The urban poor and unemployed youth continue to take to the streets in Egypt.
The protestors taking to Egypt’s streets are overwhelmingly male, urban, and destitute. They do not have the time or patience to wait for the democratic process to fix their country and its flailing economy. In desperation, they might usher in a second revolution — this one an uprising of the poor.
The 25 January Egyptian Revolution opened the floodgates for a wave of street art, which had been impossible under Mubarak’s regime, where the Ministry of Culture controlled all public expression. The eighteen days of mass revolts that finally toppled the stagnant regime of President Hosni Mubarak became an emotional earthquake for the country. Decades of oppression and despair suddenly were turned into optimism, a newborn vitality and energy, allowing people to explore new freedoms — including the right to make art freely.
Today, it is taken for granted that using chemical weapons — as the Assad regime has reportedly done — is uniquely intolerable. Observers have speculated that humans simply harbor a particular fear of them or that militaries have never considered them useful. In fact, the proscription is the result of decades of international work.
Managing Editor Jonathan Tepperman interviews Dartmouth College professor Dirk Vandewalle on post-Qaddafi Libya, the ramifications of the attacks in Benghazi, and the lingering problem of rogue militias. Vandewalle discusses the surprising success of Libya’s nascent democracy, its progress in establishing new political institutions, and the country’s continuing challenges, all the while stressing the need for a U.S. role in North Africa.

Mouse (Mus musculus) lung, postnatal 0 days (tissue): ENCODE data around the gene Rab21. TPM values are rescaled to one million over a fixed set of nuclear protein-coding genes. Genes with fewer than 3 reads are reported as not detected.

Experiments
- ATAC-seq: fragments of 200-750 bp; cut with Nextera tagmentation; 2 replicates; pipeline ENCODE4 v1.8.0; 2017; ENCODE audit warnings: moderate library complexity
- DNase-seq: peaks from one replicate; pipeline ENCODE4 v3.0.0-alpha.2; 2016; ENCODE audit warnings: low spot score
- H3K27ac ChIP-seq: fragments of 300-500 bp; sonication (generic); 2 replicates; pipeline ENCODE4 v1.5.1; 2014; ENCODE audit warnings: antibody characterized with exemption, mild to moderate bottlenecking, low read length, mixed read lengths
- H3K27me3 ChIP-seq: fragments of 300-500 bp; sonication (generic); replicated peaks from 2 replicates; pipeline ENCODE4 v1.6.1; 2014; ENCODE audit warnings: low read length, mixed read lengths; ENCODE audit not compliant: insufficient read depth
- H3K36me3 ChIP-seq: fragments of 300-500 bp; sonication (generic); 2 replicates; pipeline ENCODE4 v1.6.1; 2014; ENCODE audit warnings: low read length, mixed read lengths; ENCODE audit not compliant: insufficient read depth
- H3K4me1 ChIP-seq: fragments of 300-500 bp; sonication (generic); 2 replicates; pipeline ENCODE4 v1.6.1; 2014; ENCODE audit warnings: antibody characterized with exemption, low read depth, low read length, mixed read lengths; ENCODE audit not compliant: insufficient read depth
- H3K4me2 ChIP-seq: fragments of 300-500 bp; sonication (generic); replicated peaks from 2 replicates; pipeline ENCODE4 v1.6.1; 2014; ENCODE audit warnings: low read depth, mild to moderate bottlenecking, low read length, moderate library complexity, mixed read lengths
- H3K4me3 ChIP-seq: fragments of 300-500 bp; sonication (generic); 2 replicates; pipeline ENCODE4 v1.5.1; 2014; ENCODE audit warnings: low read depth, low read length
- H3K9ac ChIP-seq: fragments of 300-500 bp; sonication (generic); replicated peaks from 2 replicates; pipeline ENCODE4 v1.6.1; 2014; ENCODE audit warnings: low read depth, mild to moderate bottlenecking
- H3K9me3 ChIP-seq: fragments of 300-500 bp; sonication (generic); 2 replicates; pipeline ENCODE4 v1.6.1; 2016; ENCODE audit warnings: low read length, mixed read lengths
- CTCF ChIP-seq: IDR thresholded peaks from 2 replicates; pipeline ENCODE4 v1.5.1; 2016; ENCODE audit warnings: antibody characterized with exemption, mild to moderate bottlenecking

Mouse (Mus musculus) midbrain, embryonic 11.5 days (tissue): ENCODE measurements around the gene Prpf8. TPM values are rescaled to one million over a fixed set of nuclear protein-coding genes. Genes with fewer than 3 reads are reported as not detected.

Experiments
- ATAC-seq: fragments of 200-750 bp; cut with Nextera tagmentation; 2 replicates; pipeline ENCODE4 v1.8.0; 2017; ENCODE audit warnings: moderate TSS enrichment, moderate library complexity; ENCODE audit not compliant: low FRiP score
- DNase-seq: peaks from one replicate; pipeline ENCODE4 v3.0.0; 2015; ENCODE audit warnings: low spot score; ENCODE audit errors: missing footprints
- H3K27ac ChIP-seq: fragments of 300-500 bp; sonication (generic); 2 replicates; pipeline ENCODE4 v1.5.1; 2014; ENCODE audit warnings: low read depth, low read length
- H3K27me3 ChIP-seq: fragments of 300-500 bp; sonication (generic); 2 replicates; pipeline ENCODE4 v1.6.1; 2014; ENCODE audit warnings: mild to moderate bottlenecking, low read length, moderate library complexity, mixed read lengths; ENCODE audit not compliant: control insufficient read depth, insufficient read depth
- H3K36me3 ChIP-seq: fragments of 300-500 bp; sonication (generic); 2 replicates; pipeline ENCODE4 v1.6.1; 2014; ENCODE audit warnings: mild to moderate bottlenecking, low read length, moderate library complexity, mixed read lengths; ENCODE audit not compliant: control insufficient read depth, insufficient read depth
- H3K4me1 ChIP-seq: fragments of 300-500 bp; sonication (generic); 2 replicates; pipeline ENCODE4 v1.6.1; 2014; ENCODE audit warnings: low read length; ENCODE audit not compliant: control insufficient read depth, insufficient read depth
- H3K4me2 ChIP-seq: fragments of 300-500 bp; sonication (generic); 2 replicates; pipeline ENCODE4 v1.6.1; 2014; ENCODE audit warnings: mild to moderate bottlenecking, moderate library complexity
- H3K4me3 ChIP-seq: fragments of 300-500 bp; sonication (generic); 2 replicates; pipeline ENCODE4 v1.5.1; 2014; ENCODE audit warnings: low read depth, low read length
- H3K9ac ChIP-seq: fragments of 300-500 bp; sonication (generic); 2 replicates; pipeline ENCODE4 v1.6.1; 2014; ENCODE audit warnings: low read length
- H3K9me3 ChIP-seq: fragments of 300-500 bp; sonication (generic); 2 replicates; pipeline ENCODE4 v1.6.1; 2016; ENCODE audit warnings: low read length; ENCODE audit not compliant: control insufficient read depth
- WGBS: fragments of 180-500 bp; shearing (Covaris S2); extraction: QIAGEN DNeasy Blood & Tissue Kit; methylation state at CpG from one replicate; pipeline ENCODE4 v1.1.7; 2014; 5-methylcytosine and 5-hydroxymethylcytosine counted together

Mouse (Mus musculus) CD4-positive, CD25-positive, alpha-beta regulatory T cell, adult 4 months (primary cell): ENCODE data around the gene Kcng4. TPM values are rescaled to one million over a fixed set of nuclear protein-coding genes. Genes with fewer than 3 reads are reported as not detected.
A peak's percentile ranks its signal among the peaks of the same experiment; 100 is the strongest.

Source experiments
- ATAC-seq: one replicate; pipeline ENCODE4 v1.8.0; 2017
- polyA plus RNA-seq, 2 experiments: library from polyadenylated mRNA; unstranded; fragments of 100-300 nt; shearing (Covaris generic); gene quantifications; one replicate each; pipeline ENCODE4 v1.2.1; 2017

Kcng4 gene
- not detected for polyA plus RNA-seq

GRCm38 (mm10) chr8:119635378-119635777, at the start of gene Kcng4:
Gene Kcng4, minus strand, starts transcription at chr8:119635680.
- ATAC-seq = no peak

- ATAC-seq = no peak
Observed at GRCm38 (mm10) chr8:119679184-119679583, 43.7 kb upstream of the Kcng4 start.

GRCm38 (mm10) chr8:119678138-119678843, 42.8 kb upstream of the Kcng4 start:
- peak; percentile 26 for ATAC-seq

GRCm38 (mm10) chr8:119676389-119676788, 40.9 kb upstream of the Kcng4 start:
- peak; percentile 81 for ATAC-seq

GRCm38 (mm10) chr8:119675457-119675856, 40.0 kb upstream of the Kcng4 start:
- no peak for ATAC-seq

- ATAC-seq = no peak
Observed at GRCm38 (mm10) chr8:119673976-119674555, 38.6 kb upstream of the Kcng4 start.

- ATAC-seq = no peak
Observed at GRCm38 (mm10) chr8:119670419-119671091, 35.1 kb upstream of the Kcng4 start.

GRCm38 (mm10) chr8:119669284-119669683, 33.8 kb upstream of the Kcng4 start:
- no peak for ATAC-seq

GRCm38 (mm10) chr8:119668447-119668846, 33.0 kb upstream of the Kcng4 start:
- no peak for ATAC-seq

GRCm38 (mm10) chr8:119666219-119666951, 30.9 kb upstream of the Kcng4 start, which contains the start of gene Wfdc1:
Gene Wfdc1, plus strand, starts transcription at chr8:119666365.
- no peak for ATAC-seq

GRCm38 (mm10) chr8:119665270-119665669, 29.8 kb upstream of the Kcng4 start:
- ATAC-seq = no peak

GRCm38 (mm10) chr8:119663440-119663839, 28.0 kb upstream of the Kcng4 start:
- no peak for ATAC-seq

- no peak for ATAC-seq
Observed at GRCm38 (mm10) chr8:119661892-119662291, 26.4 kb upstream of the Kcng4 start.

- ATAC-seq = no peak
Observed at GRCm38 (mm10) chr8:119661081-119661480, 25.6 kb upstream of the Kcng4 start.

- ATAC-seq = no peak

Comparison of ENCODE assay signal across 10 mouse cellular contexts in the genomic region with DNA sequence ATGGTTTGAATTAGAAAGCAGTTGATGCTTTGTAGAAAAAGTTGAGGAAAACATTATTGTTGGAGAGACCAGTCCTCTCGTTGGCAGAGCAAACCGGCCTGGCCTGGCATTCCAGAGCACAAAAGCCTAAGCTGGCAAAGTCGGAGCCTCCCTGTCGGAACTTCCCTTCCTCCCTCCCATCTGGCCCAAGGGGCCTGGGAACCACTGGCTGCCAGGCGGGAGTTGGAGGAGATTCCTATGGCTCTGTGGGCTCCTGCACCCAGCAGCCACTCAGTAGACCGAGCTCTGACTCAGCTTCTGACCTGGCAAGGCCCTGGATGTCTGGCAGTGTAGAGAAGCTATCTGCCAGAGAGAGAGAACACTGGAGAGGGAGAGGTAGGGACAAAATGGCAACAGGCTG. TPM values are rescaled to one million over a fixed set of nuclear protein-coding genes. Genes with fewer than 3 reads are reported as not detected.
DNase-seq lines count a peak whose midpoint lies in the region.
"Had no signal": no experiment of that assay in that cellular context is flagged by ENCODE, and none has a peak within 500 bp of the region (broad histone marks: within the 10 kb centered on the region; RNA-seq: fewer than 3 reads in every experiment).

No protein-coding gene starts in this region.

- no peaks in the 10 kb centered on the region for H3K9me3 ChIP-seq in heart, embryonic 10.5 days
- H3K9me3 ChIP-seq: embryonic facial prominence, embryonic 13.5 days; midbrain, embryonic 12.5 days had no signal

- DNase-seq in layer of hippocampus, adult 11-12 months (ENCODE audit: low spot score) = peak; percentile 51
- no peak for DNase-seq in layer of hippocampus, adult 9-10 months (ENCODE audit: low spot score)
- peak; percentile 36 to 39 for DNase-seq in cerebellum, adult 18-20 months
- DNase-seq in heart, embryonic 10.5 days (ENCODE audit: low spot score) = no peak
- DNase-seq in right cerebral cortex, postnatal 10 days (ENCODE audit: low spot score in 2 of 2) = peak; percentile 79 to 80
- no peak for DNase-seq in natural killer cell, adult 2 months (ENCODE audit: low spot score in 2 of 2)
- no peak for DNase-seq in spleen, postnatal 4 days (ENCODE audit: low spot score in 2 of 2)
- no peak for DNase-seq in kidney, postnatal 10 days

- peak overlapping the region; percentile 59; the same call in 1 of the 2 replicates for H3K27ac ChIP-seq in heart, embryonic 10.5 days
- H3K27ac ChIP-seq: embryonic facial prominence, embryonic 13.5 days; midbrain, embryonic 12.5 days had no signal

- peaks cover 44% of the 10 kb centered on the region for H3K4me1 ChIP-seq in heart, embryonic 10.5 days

The Libyan leader’s ouster dispersed masses of guns and refugees across the region. Already, Algeria has seen attacks by AQIM militants armed with Libyan weapons, Mali has been rocked by a coup led by armed nomads returning from Libya, Niger is struggling to cope with waves of refugees from Libya and Mali, and Tunisia’s economy has been shattered by the loss of its most important trading partner.
Libya’s elections passed peacefully, but observers should have no illusions about the momentous challenges ahead, especially the task of rebuilding and formalizing the country’s security services. During its 16 months in power, the outgoing transitional government walked a fine line between trying to dismantle the country’s regional militias and making use of them as hired guns. The strategy sowed the seeds for the country’s descent into warlordism.
The disqualification of ten candidates from Egypt’s presidential race, including the Muslim Brotherhood nominee, has convinced the Brotherhood that the military is conspiring against it to win the election. It’s now attempting to grab power from the army and threatening to take to the streets — potentially sparking a new round in Egypt’s revolution.